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Interesting post.

There's another BusinessWeek article from March that discusses the issue of differentiated benefits: http://bit.ly/aH89I. In that article there's some discussion not only of trying to bring a pay-for-performance model to benefits, but also of being able to fit benefits to individual preferences - for example, younger workers being able to swap an expensive health insurance plan for more vacation time.

At the moment, of course, all these ideas are little more than theory. Besides the fact that employers would run afoul of the law, there are real questions as to how to make sure such radical changes don't backfire. The goal of any such changes would be to increase employee engagement and motivation, but it would seem that, if not well designed, such programs could instead lead to resentment and dissatisfaction among employees.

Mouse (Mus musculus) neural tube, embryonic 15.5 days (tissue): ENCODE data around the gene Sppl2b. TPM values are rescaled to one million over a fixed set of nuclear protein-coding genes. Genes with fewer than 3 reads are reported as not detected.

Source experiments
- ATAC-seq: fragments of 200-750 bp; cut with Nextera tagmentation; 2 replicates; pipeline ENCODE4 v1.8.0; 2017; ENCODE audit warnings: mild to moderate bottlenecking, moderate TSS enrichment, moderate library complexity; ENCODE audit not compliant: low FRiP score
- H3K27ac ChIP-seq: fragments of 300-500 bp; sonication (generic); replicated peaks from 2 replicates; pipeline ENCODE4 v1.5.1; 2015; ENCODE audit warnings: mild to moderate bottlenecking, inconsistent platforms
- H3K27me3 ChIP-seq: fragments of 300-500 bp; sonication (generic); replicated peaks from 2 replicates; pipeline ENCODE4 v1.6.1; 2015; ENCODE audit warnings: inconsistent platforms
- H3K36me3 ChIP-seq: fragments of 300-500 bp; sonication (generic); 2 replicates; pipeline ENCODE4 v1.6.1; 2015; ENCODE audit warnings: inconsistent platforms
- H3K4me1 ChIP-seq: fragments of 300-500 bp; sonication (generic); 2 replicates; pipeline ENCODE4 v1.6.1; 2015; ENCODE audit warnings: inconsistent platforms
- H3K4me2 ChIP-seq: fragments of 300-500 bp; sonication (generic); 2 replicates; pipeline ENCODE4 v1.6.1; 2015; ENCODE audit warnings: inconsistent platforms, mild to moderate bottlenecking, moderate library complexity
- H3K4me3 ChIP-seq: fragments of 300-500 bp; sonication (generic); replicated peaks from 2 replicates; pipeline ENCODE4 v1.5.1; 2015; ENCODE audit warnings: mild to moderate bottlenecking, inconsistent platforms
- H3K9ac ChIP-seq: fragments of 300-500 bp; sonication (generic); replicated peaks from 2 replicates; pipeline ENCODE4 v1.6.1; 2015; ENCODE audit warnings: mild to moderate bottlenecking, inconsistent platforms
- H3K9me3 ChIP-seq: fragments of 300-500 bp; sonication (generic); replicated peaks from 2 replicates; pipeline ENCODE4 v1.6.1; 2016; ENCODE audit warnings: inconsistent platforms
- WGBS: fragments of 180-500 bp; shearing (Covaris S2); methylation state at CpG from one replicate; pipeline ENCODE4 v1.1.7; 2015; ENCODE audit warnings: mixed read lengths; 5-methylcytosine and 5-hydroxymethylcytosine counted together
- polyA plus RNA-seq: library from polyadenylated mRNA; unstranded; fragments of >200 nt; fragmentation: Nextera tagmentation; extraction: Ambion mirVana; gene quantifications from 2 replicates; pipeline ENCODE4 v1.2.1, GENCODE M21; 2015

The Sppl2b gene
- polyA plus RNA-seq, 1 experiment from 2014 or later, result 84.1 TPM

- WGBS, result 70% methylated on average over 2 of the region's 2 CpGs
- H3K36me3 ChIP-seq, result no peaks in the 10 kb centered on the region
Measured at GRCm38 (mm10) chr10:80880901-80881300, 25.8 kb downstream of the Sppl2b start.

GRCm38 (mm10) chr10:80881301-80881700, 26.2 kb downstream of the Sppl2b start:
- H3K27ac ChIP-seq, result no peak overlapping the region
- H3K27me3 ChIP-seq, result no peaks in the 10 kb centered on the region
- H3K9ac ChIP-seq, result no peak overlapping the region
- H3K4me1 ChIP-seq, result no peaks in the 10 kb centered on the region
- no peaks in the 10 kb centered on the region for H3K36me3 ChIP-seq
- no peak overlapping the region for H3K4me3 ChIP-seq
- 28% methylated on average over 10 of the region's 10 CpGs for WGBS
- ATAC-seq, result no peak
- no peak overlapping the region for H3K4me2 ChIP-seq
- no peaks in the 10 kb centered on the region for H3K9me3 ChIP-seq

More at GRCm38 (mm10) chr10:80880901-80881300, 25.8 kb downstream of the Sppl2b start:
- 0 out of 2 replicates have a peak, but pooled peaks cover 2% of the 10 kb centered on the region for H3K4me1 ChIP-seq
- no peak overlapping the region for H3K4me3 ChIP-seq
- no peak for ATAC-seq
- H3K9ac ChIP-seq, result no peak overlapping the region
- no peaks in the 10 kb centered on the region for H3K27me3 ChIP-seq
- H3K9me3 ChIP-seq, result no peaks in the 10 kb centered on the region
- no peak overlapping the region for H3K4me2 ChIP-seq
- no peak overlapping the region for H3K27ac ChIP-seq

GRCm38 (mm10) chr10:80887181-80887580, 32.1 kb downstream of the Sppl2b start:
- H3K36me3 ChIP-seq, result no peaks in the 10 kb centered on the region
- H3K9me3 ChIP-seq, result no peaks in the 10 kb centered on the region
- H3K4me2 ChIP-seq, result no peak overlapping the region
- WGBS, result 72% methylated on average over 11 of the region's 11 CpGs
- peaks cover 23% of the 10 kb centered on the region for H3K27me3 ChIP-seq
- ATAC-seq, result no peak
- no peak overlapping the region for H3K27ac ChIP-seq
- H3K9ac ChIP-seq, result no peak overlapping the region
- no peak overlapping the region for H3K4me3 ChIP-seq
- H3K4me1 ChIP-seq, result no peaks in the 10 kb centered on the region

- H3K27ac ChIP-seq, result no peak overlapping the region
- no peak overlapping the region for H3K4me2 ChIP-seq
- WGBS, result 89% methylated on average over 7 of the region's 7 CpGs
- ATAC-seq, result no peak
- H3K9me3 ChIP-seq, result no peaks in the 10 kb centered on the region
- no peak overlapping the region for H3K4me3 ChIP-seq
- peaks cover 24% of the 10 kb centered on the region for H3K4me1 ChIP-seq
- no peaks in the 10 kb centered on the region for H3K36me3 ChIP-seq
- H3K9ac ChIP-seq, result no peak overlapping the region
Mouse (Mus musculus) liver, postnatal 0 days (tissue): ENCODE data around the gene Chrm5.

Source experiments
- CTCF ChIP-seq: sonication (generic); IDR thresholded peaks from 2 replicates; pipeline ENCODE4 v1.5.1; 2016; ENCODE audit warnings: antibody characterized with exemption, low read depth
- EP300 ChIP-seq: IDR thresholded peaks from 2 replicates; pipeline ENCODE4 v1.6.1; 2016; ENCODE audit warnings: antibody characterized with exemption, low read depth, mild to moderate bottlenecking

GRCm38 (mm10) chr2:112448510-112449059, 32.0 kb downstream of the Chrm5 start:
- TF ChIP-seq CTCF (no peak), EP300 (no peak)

Thxs for the link to the additional BW article. I'm a fan of customizing benefits and rewards based on employee performance and job responsibilities. It makes a lot of sense to me design programs that take extra care of your top 20% of employees in this time of diminished salary budgets. It'll be interesting to see how this all plays out over the next 5 year timeline as predicted in your recommended article.



This sounds bad for employees . It sounds like they will not give best(10%)employees
more , but take away from the poor and
average employees , which make up the other 90% of the IBM workforce !
From a company with record profits , the
workers take it on the chin....

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